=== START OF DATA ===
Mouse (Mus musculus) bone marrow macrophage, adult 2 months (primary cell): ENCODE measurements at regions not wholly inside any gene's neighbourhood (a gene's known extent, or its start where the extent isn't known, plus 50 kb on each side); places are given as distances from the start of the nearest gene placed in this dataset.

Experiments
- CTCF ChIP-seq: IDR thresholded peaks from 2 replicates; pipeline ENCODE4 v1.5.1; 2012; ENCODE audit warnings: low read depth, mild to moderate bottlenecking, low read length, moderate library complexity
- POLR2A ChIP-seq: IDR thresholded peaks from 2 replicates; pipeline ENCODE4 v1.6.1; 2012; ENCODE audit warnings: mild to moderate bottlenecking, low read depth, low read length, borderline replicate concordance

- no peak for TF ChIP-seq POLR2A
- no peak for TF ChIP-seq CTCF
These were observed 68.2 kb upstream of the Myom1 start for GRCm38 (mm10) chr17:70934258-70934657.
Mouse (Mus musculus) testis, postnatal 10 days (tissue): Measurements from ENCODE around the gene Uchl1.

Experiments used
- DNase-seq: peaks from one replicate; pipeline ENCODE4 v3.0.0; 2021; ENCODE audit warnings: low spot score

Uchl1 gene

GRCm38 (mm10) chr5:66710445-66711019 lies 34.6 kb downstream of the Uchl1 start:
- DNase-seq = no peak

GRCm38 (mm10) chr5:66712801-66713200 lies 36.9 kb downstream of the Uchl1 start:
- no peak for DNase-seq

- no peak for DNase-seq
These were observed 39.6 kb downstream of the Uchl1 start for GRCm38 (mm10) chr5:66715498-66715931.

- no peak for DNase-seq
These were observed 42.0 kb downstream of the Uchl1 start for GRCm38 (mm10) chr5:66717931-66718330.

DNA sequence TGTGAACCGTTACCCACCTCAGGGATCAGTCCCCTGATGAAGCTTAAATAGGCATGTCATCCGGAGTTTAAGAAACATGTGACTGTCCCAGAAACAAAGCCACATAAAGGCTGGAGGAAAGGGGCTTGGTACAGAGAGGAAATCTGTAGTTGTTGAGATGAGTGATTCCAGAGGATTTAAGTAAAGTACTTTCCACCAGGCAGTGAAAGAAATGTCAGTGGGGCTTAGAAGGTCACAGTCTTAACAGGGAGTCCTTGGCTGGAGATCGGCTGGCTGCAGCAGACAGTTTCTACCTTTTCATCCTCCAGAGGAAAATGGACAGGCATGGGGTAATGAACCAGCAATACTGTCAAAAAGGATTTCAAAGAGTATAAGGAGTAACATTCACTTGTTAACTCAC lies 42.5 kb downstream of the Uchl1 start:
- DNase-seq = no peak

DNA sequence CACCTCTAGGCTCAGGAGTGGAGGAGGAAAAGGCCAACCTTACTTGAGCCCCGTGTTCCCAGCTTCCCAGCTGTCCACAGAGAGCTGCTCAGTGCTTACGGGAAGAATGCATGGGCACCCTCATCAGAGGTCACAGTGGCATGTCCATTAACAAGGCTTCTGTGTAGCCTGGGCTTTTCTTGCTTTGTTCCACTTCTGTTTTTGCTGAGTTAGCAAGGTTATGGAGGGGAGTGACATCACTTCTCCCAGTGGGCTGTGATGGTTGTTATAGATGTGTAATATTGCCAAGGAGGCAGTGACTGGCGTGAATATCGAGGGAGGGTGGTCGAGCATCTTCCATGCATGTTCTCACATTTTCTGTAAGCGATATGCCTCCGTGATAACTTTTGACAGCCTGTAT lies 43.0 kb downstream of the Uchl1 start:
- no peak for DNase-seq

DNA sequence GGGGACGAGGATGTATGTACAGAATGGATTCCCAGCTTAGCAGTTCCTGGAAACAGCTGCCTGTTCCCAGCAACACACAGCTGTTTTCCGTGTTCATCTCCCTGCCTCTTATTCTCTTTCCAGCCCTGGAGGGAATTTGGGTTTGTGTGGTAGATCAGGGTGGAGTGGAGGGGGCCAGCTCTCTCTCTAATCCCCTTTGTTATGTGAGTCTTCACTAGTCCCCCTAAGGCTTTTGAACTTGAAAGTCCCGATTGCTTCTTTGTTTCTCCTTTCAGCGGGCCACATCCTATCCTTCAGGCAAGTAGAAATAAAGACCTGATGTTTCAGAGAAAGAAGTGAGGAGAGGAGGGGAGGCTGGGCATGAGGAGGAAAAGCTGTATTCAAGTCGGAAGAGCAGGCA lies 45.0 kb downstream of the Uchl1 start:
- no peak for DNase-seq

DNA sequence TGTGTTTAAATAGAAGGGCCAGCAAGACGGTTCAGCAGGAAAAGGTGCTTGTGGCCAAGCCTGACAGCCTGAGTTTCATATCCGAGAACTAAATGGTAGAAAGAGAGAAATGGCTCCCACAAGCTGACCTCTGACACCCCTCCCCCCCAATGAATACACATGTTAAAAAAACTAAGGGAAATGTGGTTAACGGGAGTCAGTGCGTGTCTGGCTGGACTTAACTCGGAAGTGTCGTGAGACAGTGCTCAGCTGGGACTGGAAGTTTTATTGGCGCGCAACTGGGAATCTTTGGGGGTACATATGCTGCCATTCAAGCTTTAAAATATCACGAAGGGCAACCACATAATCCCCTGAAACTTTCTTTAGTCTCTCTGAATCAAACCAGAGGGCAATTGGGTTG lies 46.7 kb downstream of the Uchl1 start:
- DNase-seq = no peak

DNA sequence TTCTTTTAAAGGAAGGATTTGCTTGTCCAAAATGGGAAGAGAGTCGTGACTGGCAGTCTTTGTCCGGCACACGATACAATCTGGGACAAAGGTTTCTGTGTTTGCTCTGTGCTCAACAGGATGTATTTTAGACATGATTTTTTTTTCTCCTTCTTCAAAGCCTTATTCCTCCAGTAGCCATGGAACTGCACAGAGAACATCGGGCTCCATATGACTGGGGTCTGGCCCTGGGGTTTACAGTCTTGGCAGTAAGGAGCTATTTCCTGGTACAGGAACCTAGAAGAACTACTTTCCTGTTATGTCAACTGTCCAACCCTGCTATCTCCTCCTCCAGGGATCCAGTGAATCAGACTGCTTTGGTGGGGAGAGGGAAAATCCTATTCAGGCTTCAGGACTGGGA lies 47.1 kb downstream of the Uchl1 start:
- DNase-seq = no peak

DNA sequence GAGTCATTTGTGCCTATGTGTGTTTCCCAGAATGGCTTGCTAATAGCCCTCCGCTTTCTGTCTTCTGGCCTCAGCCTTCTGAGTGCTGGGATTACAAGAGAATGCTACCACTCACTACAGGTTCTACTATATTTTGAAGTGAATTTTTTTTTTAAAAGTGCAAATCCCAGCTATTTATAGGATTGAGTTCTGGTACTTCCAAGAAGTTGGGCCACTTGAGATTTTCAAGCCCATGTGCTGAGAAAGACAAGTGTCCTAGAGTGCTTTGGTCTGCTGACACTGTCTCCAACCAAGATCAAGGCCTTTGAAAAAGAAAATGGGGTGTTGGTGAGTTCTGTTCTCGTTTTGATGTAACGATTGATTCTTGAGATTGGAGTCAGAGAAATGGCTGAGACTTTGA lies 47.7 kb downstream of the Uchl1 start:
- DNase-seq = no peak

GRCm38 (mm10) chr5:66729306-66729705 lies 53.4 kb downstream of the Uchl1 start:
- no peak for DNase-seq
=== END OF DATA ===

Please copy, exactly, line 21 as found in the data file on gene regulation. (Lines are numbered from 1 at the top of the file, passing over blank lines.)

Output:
- DNase-seq = no peak